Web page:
32 Influencing Words
A simpler approach to changing people’s attitudes and behavior.
Posted May 06, 2019
Much has been written on the art of influence, but many of my clients find such advice too difficult to implement. They’ve had more success in trying to influence someone’s behavior or attitude by, where appropriate, using the following 32 words.
Questions tend to be more potent change agents than are statements. So for each word, I provide a question that uses it. Because this is Psychology Today, most of the questions are those that a helping professional might ask clients, or that a person might ask a friend. In each sentence, I italicize a word when it's one of the 32.
Also, beware of these words being used to manipulate you, for example, in advertising, especially political ads and commercials.
You. What do you want? What do you really want?
Imagine. Imagine you didn’t care what anyone thought, what would you do?
Helpful. What can I do to be helpful?
Care. For now, do you want to take better care of yourself, or do you have other priorities?
Smart. I’m wondering if this approach might be smart. What do you think?
Wise. What would the wise person within you do in this situation?
Special. We all want to feel special. Is there anything you’re doing to be special that you might want to do more of?
Peace of mind. I’m wondering whether, if you cut back your spending, you’d have more peace of mind. What do you think?
Control. With our complicated lives, it’s easy to feel out of control. Might there be some baby step that would help you regain a bit of control?
Easier. I’ve found this approach to be easier. Might that work for you?
Love. At this point, how much do you care about being loved? By whom?
Unearth. Do you think it’s worth the effort to unearth a better apartment?
Inspiration. I find inspiration in biographies of people like Albert Ellis, Anne Frank, and Jonas Salk. What inspires you?
Hope. Everyone needs hope. I know someone with end-stage cancer whose hope lies in teaching life lessons to his children and grandchildren that come to visit him. Anything might give you hope?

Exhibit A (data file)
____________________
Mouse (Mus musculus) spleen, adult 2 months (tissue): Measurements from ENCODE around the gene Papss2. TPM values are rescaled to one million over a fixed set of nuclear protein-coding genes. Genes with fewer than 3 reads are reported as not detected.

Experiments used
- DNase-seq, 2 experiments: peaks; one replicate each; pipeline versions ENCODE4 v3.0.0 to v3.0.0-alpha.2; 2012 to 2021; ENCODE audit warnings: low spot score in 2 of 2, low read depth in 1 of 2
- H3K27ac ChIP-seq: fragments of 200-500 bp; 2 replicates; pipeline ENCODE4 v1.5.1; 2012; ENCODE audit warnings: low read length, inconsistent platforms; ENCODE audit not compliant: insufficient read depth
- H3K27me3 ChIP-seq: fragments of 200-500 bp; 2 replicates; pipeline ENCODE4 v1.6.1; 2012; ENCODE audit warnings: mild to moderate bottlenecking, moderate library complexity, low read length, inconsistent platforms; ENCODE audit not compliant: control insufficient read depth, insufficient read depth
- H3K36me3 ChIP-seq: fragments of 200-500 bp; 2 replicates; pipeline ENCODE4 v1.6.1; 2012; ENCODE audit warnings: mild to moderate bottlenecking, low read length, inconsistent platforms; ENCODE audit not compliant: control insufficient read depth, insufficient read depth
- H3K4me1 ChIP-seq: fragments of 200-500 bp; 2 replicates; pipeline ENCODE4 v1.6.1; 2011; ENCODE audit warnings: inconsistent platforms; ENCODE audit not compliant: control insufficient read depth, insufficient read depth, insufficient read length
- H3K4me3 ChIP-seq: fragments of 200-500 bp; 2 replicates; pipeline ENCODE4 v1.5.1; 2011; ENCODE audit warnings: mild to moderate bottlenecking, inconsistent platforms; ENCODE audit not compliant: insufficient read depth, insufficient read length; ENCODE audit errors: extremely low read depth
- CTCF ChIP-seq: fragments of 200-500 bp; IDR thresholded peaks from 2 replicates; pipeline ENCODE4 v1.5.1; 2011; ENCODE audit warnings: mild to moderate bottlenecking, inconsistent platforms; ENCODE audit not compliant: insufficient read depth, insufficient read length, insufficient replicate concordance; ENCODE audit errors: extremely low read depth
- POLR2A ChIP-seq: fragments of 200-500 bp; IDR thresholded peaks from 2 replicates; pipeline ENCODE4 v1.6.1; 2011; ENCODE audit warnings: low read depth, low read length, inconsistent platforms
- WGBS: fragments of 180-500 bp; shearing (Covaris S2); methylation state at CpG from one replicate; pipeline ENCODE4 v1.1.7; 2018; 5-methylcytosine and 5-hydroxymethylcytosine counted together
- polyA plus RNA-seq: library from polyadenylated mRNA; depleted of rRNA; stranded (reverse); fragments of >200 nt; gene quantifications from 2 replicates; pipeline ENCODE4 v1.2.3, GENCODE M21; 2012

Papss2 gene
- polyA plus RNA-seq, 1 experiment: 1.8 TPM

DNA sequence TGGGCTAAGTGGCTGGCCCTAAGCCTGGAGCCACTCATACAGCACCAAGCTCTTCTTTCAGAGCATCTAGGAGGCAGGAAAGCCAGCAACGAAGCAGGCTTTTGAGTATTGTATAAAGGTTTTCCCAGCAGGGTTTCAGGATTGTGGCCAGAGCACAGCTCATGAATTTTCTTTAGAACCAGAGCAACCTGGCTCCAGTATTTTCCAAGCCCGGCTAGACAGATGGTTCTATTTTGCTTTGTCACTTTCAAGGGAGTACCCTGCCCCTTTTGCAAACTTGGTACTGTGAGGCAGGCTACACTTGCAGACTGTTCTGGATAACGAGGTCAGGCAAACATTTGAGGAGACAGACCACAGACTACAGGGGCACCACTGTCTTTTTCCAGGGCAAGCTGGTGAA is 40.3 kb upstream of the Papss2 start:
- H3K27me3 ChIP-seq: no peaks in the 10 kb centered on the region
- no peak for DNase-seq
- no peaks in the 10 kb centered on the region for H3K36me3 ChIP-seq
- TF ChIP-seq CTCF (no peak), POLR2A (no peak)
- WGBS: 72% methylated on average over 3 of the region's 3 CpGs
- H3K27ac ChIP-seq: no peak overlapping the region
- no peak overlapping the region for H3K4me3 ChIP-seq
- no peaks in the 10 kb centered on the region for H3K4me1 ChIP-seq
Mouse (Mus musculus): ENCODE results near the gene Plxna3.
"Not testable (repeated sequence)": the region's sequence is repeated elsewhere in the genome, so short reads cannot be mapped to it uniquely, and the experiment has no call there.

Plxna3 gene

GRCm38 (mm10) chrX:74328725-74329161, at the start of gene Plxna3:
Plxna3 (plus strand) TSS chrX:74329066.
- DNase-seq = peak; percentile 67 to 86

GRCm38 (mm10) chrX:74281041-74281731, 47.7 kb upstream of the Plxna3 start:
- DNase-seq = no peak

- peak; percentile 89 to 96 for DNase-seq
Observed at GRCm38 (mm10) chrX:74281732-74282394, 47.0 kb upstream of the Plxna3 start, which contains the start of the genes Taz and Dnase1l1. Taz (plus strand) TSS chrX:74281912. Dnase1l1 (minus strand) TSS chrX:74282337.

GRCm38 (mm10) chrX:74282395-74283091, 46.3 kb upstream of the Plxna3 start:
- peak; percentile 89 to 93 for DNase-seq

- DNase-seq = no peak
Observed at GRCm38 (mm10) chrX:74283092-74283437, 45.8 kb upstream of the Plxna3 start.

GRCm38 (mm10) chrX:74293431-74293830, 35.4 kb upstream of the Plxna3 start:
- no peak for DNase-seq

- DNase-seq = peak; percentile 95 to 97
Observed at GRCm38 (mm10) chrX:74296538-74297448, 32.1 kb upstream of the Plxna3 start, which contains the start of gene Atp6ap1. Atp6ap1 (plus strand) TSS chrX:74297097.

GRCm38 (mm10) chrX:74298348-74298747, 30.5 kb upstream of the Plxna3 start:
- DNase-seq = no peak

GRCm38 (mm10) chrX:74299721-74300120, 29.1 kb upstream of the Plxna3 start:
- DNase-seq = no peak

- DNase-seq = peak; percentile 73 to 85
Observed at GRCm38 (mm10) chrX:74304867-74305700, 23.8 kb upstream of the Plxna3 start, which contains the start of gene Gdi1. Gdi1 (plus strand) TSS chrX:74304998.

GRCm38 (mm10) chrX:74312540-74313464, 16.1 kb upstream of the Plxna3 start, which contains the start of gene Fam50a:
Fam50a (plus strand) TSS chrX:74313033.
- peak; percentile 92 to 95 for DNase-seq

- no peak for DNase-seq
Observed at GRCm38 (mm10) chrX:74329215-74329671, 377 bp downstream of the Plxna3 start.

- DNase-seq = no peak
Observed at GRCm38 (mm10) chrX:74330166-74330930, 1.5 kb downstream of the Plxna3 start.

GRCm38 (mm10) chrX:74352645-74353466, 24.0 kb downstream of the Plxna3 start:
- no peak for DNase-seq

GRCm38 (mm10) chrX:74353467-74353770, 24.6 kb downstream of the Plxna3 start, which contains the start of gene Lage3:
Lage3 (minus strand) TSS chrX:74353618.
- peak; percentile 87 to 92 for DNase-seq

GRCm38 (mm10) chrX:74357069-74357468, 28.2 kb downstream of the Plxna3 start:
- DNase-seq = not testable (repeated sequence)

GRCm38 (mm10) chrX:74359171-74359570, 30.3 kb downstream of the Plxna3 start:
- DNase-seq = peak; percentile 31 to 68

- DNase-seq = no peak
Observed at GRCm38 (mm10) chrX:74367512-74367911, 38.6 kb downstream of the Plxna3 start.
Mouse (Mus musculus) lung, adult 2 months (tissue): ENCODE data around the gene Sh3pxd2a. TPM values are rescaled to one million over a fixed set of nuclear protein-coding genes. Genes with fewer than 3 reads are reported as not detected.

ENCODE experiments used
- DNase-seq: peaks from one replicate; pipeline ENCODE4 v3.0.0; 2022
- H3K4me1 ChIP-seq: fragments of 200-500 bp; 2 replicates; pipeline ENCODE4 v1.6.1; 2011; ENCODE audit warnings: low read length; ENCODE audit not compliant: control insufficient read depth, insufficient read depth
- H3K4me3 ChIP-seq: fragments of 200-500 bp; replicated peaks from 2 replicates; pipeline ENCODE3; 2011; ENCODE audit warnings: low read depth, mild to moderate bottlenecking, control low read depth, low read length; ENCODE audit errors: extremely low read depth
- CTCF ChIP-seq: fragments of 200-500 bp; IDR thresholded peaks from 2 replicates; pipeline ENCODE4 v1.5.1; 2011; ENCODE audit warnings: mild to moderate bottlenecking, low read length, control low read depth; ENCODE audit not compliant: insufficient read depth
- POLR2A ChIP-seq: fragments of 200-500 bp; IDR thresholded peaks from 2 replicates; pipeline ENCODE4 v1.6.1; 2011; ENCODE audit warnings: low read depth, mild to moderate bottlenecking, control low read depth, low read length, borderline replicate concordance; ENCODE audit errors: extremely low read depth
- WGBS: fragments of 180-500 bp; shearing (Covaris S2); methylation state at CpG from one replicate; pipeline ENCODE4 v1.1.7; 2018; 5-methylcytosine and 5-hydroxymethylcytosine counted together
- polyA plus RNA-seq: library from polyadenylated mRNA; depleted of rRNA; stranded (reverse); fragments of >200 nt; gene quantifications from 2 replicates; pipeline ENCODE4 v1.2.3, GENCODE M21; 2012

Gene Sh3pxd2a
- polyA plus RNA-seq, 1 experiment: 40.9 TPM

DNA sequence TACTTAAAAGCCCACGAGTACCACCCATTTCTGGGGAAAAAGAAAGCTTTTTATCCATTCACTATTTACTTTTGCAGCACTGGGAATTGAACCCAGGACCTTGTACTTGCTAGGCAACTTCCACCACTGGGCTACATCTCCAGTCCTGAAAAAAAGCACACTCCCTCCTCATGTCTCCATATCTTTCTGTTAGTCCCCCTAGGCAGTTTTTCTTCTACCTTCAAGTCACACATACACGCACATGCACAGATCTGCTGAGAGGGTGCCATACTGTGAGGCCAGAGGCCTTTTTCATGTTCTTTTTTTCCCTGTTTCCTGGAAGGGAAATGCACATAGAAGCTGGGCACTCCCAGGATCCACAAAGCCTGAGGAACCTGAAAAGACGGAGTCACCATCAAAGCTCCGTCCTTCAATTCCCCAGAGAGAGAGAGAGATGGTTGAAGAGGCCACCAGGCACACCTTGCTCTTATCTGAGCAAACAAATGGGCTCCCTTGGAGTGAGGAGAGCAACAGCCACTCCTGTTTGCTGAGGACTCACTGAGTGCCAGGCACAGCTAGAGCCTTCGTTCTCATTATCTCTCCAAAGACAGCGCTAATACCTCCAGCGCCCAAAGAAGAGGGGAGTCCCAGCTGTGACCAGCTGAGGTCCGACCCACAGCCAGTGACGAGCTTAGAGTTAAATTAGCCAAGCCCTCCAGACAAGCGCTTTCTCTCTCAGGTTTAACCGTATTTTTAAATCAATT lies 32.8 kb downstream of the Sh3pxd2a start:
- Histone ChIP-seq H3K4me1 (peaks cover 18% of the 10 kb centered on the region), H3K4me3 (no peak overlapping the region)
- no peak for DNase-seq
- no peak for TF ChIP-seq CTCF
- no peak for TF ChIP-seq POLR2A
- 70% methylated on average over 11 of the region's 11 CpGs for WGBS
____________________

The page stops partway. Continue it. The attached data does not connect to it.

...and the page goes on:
New. Is there anything new you’re thinking about these days?
Protect. These days, what do you most care to protect yourself against?
Health. Our physical and mental health can feel fragile. Is there any aspect of your health that you’re thinking about?
Safe. Where and when do you feel safe, really comfortable?
Forward. What’s a baby step you could take to move forward?
Change. There was a time I finally felt ready to change, for a fresh start. How about you?
Proven. Few things are ever proven but the preponderance of the evidence seems to support your trying to exercise regularly and to stay busy before trying an antidepressant. What do you think?
Stand. Is there anything you deeply believe in that you find hard to take a stand about?
Risky. That treatment is so experimental and its risk/reward ratio seems poor, but what do you think?
Free. As we’re starting this group practice and thinking about our start-up expenses, we should always think, “How can we get this for free?” Maybe a church school has empty classrooms they might let us have for free or at least at very low cost. What do you think?”
Choices. It would seem you have three choices: A, B, and C. Which do you think is wisest?
Because. I put those little plants I grow from seed on the curb in front of my house, not just because it’s a nice thing to do but because I want to be perceived by my neighbors as a good guy. Do you want to try doing that?
We, join, together, connect, all We should all connect, join together. Together we can make a bigger difference. Right? (Those terms represent what may be the core concept in today’s zeitgeist: less competition, individual initiative, more collaboration, teamwork.)
Less potent influencing words
Many of the following words were and sometimes still are considered to be good influencing words, but they may be fading in utility.
As mentioned, the words "I," “win,” “winner,” “compete” and even “success” now conflict with America’s zeitgeist: less hierarchy, less competitive, more collaborative, inclusive, redistributive to society’s Have-Nots.
The following words are, especially among educated people, falling out of favor because they’re often seen as hype: "instant", "quick," "amazing," "awesome," "fantastic," "secret."
Alas, no matter how often and how appropriately we use the 32 words above, there are no “instant secrets that are quick, awesome, and downright fantastic and amazing!” But I’m hoping you’ll find them helpful.